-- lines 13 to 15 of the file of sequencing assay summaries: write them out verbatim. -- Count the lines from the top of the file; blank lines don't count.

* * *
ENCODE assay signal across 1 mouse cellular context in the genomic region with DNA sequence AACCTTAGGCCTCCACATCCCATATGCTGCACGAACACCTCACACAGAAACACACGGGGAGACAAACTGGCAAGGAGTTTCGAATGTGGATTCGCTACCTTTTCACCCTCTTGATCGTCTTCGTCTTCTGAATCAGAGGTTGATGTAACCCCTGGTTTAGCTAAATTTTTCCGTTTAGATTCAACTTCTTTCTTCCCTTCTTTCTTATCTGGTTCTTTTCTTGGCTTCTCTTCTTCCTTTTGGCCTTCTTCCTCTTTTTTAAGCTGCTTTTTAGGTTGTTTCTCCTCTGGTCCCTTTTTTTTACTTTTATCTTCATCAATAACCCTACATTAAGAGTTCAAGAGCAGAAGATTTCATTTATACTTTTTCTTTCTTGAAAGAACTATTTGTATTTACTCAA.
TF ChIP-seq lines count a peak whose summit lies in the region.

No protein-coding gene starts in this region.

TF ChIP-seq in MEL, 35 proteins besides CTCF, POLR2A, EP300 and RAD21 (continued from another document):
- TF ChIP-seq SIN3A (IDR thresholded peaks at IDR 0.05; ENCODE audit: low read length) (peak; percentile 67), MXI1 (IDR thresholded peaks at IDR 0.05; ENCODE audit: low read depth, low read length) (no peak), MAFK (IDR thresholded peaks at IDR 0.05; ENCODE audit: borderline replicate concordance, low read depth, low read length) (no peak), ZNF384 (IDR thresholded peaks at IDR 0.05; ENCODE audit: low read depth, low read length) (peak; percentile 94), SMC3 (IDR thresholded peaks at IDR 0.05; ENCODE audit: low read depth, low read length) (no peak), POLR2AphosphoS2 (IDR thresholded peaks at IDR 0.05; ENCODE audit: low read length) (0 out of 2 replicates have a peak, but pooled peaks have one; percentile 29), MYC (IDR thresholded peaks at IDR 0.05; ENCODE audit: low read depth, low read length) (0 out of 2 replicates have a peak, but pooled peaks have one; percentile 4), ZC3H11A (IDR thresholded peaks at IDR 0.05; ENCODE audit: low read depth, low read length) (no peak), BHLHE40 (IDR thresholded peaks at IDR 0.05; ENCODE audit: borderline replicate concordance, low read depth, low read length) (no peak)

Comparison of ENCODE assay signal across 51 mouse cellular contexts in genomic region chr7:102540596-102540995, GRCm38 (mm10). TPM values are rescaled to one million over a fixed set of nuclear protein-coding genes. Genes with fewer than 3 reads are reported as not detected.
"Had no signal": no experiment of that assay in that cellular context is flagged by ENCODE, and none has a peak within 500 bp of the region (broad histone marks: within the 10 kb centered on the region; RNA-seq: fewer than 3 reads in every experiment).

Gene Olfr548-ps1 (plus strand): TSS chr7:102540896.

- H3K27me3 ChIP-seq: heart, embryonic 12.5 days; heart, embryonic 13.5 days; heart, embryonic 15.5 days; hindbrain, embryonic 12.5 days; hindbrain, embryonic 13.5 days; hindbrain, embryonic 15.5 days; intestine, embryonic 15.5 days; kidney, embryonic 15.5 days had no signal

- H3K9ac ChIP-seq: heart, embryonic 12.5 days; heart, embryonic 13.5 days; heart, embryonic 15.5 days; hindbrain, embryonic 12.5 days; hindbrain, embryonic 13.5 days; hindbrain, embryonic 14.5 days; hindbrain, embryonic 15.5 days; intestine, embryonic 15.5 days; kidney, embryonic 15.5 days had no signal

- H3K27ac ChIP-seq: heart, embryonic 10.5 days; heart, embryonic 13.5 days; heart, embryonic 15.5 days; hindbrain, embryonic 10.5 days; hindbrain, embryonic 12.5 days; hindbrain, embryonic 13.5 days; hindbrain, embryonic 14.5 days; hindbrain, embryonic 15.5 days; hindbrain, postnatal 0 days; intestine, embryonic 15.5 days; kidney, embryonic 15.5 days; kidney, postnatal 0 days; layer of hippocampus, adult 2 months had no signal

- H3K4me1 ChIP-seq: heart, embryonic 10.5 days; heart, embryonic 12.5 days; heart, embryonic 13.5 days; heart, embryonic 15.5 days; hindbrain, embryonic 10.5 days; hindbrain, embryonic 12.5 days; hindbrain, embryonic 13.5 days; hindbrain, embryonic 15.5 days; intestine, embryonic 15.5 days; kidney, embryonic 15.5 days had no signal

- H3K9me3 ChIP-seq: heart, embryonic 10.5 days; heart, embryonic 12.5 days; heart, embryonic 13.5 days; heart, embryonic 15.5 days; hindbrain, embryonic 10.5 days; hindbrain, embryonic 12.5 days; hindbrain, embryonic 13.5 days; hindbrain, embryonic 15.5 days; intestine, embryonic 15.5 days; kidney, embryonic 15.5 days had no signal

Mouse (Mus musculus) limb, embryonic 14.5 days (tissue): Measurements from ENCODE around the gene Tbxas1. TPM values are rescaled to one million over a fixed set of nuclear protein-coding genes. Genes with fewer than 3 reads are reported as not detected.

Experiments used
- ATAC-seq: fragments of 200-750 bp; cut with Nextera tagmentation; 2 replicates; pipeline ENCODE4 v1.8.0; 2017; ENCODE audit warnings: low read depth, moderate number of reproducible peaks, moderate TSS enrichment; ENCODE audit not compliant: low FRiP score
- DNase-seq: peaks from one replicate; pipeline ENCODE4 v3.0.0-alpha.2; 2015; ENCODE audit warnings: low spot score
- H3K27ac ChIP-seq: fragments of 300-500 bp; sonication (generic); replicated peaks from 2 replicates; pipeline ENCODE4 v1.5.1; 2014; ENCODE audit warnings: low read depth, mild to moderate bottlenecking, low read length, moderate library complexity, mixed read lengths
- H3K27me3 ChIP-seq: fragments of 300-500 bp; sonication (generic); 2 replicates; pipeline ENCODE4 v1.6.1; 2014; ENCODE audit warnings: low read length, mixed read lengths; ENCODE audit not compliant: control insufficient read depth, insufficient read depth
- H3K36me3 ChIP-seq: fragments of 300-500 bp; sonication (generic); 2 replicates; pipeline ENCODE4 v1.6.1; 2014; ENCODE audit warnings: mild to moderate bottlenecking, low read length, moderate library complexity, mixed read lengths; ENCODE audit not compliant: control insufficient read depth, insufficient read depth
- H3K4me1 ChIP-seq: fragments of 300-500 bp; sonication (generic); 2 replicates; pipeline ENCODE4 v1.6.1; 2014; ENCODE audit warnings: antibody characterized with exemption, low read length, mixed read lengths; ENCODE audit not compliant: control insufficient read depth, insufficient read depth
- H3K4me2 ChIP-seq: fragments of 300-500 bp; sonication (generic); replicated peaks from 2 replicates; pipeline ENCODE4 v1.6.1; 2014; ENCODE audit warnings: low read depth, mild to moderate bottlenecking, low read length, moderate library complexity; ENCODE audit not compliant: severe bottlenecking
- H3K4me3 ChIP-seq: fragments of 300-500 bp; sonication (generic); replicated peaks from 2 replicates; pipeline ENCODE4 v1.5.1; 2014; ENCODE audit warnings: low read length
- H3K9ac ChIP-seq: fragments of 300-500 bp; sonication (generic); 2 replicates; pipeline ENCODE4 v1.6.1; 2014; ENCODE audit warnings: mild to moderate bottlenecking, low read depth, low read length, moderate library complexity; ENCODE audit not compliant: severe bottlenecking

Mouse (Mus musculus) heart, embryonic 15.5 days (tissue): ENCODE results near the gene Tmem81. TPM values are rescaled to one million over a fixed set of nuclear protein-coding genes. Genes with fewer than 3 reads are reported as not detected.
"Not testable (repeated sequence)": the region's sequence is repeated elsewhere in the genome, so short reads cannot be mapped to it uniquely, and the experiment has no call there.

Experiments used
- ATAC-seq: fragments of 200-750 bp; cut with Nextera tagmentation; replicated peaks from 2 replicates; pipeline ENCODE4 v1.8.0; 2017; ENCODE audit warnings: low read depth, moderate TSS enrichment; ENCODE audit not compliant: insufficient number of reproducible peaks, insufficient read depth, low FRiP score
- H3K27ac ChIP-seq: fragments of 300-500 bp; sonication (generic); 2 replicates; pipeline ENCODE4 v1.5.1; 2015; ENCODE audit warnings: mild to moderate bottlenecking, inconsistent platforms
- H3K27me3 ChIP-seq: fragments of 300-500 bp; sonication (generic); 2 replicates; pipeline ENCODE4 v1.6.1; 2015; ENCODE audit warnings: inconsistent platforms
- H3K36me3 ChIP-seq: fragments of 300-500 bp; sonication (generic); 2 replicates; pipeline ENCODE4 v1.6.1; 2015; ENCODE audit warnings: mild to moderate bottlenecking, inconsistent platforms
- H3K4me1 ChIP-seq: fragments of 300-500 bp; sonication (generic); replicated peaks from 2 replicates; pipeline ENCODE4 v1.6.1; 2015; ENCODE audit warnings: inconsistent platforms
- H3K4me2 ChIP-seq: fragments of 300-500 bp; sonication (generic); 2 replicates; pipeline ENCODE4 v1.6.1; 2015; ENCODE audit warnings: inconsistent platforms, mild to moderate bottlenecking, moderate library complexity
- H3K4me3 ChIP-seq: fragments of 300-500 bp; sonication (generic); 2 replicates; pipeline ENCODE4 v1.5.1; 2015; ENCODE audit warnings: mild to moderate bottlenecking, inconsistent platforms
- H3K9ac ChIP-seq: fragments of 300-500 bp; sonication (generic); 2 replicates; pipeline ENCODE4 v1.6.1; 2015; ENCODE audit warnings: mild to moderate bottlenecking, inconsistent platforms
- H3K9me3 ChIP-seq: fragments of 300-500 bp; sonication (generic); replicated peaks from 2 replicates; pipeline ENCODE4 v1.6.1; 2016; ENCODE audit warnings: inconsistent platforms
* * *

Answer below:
- H3K9me3 ChIP-seq: heart, embryonic 10.5 days; heart, embryonic 12.5 days; heart, embryonic 13.5 days; heart, embryonic 15.5 days; hindbrain, embryonic 10.5 days; hindbrain, embryonic 12.5 days; hindbrain, embryonic 13.5 days; hindbrain, embryonic 15.5 days; intestine, embryonic 15.5 days; kidney, embryonic 15.5 days had no signal

Mouse (Mus musculus) limb, embryonic 14.5 days (tissue): Measurements from ENCODE around the gene Tbxas1. TPM values are rescaled to one million over a fixed set of nuclear protein-coding genes. Genes with fewer than 3 reads are reported as not detected.

Experiments used